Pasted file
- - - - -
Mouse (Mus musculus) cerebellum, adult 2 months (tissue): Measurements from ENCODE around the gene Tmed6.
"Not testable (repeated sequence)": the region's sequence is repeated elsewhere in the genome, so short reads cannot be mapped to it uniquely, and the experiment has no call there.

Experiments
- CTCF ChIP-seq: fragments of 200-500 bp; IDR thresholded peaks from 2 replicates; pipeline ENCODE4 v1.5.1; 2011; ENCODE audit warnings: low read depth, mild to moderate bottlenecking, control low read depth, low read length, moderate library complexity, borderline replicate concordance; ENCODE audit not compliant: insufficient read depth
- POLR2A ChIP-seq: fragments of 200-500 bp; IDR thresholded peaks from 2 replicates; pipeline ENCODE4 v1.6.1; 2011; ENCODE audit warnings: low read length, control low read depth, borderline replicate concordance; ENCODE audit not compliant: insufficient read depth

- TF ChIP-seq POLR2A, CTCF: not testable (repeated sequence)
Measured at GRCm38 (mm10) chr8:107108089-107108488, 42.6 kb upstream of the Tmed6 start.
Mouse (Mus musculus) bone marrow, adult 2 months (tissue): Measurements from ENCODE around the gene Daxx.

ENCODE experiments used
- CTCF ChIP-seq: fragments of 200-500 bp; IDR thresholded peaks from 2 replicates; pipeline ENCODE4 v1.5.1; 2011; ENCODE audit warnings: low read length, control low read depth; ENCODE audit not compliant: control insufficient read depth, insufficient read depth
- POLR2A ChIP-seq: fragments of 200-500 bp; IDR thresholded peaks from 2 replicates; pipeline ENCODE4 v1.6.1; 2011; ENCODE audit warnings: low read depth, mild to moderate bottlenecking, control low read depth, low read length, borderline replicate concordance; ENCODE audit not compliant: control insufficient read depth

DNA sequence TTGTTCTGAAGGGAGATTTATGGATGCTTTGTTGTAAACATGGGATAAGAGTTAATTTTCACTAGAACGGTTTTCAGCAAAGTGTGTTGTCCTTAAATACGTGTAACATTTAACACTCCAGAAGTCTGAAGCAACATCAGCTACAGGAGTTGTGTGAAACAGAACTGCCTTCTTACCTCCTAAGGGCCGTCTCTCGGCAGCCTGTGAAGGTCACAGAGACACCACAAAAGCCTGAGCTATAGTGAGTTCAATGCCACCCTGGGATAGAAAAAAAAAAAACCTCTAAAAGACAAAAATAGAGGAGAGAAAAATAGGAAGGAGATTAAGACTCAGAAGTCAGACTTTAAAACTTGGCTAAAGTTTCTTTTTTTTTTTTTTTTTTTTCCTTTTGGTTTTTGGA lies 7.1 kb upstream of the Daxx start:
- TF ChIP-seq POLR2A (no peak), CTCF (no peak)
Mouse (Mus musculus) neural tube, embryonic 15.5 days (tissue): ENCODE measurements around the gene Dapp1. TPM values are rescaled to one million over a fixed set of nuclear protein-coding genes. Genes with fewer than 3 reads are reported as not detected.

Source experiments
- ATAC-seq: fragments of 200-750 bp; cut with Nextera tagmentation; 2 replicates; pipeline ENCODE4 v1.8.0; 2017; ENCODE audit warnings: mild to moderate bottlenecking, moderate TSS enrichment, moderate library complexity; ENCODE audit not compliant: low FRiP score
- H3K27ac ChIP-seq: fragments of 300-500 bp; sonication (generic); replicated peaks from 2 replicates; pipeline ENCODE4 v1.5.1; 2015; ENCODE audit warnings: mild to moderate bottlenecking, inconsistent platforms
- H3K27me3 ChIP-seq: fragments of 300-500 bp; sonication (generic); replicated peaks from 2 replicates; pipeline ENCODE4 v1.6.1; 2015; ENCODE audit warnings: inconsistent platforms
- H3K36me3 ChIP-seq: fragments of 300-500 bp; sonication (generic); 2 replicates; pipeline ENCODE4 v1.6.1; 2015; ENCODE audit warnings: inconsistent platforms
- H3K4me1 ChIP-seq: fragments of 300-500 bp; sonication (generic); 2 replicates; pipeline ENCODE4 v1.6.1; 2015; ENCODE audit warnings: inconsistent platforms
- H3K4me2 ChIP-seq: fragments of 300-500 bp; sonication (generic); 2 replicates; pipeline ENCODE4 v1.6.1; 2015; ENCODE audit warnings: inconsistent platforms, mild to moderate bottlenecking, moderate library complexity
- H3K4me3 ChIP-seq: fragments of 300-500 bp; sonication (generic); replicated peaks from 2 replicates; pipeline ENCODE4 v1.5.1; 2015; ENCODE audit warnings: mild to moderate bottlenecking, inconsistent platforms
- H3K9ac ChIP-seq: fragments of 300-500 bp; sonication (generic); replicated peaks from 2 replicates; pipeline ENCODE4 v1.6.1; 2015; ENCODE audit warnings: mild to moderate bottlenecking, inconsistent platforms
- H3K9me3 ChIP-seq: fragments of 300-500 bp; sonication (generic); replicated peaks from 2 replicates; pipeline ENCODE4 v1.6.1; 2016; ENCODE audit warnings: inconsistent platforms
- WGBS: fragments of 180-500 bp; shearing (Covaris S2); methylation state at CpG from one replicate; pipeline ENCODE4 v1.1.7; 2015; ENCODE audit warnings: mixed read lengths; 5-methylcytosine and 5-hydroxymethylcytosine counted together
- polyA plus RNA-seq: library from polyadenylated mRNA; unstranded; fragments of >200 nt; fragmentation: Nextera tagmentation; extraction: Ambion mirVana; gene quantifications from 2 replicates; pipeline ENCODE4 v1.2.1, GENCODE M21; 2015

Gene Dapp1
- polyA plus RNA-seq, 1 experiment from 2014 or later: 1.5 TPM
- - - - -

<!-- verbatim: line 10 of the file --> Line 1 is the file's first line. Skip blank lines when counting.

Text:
- CTCF ChIP-seq: fragments of 200-500 bp; IDR thresholded peaks from 2 replicates; pipeline ENCODE4 v1.5.1; 2011; ENCODE audit warnings: low read length, control low read depth; ENCODE audit not compliant: control insufficient read depth, insufficient read depth